Coca-Cola Co. and PepsiCo Inc. are leaving the Plastics Industry Association, following pressure from environmental groups seeking to end plastics industry lobbying campaigns for state laws that limit local bans on plastic packaging.
Greenpeace USA announced the news in a July 23 news release. It portrayed the departures as a victory in a year-long effort to stop plastics industry campaigns in favor of state laws that prevent cities and counties from passing restrictions on plastic and other kinds of packaging.
"Companies understand that they cannot publicly say they want to end plastic pollution, while financially supporting an association that lobbies for our continued reliance on throwaway plastics," said John Hocevar, oceans campaign director for Greenpeace USA.
In an emailed statement, Atlanta-based Coca-Cola confirmed it left the association over policy differences.
"The Coca-Cola Co. is no longer a member of the Plastics Industry Association," the company said. "We withdrew earlier this year as a result of positions the organization was taking that were not fully consistent with our commitments and goals."
Coke declined to elaborate on what those policy differences were, but both soft drink companies have been under pressure over plastic bottle waste. Greenpeace framed Coke's departure as part of the larger efforts to pressure consumer product companies to leave the plastics association.
PepsiCo said in a statement that it joined the association as part of its work toward a more circular economy for plastics and to learn about material innovation.
"We do not participate in the policy advocacy work of the association or its subsidiaries, and our membership will conclude at the end of this year," PepsiCo said.
The Sierra Club, Walden Asset Management and As You Sow began public campaigns last year to put pressure on brand owners, and they have had some success.
Medical device maker Becton, Dickinson & Co. said it left the plastics association because it had taken lobbying positions "inconsistent with BD's views on sustainability." Clorox Co. wrote last year that it would be leaving the association.
In January, SC Johnson indicated differences with the plastics association over policy on bans. It said that it would remain in the plastics trade group but told the Sierra Club that it had informed its plastics industry colleagues that some bans on single-use plastic products can be good policy because they help educate consumers.
Coke and Pepsi's withdrawal from the plastics group come as the issues became much more heated in state legislatures.
Five more states this year passed laws banning or taxing bags and other plastic packaging. But on the industry side, several states passed laws in the opposite direction, limiting what their local governments could do.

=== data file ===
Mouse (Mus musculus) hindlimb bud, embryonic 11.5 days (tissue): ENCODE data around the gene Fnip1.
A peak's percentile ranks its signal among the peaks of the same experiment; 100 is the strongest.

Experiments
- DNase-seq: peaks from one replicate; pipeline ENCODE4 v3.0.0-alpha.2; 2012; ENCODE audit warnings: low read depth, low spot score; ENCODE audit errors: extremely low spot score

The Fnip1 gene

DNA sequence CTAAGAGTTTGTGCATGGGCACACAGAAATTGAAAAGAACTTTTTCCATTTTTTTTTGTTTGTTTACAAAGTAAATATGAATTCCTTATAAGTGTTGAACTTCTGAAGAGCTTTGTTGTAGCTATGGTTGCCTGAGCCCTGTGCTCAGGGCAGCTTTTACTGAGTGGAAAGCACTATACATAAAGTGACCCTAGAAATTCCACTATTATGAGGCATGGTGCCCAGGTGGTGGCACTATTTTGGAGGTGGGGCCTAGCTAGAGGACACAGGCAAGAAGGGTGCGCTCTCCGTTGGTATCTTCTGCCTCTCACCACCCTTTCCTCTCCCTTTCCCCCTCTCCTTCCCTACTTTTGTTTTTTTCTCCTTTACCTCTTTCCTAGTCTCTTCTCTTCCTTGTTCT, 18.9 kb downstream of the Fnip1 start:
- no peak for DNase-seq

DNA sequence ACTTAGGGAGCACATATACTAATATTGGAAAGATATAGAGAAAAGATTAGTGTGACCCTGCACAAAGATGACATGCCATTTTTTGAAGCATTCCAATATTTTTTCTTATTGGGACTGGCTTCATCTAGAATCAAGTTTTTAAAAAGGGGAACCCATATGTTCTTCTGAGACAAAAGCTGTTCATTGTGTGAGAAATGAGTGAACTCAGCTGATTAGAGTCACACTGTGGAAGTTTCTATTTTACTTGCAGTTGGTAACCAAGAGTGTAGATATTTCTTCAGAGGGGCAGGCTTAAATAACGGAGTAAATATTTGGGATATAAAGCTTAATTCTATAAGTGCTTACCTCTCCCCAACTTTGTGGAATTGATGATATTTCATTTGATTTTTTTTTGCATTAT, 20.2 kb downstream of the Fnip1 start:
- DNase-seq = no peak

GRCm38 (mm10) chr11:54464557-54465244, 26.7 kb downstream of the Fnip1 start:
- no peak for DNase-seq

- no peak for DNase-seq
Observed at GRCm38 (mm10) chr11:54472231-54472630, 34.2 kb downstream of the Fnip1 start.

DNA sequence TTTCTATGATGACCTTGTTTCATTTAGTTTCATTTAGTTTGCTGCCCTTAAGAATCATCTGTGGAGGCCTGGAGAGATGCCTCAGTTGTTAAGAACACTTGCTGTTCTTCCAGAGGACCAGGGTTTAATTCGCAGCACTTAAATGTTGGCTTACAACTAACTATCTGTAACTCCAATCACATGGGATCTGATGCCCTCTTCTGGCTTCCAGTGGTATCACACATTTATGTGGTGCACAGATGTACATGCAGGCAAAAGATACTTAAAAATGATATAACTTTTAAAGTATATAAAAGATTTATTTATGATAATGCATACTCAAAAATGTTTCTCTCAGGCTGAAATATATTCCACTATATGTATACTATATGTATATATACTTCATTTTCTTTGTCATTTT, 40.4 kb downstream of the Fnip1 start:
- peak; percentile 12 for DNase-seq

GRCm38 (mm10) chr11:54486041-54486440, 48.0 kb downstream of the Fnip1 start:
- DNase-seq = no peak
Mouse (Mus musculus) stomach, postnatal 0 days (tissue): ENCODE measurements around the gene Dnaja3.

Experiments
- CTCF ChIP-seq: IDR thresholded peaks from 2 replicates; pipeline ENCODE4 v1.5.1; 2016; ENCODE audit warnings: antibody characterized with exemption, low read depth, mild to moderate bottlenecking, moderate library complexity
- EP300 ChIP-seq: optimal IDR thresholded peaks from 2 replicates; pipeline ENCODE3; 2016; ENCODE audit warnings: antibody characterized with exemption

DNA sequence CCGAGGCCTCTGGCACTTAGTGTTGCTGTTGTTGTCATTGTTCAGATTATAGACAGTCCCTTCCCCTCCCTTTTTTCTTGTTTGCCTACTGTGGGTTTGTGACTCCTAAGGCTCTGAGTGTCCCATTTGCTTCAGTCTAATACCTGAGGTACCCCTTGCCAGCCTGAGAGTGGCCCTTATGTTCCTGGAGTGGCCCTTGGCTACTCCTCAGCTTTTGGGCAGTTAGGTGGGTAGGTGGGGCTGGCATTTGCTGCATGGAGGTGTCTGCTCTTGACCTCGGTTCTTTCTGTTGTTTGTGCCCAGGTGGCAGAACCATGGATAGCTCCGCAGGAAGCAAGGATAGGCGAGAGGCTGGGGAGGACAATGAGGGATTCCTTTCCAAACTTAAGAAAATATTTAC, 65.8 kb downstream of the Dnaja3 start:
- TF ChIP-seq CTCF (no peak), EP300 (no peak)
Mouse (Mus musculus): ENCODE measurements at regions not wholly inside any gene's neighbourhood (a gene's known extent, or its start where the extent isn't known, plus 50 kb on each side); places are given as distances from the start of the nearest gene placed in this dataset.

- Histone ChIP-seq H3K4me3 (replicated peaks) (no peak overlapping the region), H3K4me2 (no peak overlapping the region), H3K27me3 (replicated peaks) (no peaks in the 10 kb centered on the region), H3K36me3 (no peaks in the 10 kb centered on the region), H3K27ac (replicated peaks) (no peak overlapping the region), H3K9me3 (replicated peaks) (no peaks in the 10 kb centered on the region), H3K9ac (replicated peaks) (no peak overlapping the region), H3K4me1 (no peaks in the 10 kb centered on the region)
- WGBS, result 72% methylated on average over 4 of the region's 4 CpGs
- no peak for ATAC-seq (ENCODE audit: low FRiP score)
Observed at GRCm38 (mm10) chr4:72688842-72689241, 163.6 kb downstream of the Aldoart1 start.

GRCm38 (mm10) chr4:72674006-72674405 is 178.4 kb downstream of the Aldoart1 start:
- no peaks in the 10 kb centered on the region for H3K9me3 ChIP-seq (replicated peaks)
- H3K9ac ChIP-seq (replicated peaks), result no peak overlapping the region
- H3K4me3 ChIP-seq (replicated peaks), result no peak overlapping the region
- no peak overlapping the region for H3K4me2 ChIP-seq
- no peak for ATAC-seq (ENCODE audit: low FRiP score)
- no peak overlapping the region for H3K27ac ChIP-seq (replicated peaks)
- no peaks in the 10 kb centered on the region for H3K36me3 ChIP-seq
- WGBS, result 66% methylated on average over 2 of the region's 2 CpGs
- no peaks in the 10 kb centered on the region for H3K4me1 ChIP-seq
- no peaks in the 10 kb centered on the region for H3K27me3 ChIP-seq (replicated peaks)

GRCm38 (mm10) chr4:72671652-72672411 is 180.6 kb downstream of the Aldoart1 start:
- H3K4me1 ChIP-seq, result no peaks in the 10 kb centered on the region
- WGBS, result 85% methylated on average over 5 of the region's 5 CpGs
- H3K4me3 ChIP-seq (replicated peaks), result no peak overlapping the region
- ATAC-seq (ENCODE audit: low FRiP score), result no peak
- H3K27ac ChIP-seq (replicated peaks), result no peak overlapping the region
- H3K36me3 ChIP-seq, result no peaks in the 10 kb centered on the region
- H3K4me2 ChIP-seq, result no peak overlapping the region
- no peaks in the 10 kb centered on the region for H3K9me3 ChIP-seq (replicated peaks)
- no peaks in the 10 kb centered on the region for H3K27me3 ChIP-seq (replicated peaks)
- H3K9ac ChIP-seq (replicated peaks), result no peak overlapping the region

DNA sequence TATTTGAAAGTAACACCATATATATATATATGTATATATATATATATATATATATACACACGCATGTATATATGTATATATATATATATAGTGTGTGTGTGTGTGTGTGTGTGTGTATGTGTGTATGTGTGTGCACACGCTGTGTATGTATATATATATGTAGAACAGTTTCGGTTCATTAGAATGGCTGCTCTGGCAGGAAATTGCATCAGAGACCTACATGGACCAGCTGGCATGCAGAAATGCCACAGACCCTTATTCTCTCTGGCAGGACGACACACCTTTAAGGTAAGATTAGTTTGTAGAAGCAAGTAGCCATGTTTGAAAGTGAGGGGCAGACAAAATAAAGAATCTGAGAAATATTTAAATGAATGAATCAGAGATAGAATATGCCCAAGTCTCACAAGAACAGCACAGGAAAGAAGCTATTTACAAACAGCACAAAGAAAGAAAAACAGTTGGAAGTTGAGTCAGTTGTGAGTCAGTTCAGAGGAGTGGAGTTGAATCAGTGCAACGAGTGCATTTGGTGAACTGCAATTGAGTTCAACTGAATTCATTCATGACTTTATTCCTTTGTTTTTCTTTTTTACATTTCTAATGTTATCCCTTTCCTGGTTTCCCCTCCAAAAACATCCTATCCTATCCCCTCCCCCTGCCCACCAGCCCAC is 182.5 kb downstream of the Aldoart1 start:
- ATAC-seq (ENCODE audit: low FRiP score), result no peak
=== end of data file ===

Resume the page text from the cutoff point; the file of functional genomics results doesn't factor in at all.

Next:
Greenpeace said 15 states with a combined population of 88 million now have state laws preventing local governments from banning or taxing plastic and other packaging. Particularly in states where the Republican Party controls state governments, the debates have featured legislatures passing laws in response to some of their bigger cities wanting to ban or tax plastic bags or other packaging.
Patty Long, the interim head of the Washington-based plastics association, criticized the environmental groups.
"We are aware of several prominent brands that are members of the association have been targeted by a persistent Greenpeace activist campaign to pressure them to leave our association," Long said in a statement. "This is unfortunate — consumer brands are integral to making sustainability commitments into realities, by working with their suppliers to make last change.
"For example, our members work together to align their efforts to put recycling and sustainability at the forefront of their businesses," she said. "Once again, we invite Greenpeace to work with us to help implement meaningful and sustainable advances to improve our environment, such as modernizing and expanding recycling infrastructure."
The plastic bag industry's trade group, the American Progressive Bag Alliance, said pressuring companies to leave Long's group would not impact APBA policies. APBA is a self-funded group within the Plastics Industry Association.
"These activists are barking up the wrong tree because they fail to understand that the APBA is an independently funded group with zero dollars contributed by Plastics [as the Plastics Industry Association calls itself] and its members," said Matt Seaholm, APBA executive director. "The massive amount of time and resources these groups are wasting to pressure companies could better be spent working with Plastics to continue its important work on real solutions to achieve our shared goal of reducing plastic waste."
But the environmental groups repeated their calls for the industry groups to stop pushing restrictions on what local governments can do.
"Local communities should have the right to protect and preserve their environment without corporations interfering," said Jan Dell, founder of the group The Last Beach Cleanup, in a comment made in the Greenpeace statement.
Greenpeace said the decision by the soft drink giants reflects a shift in public opinion.
"The Plastics Industry Association is desperate as governments and companies continue to realize that the tide has turned on throwaway plastics," Greenpeace said.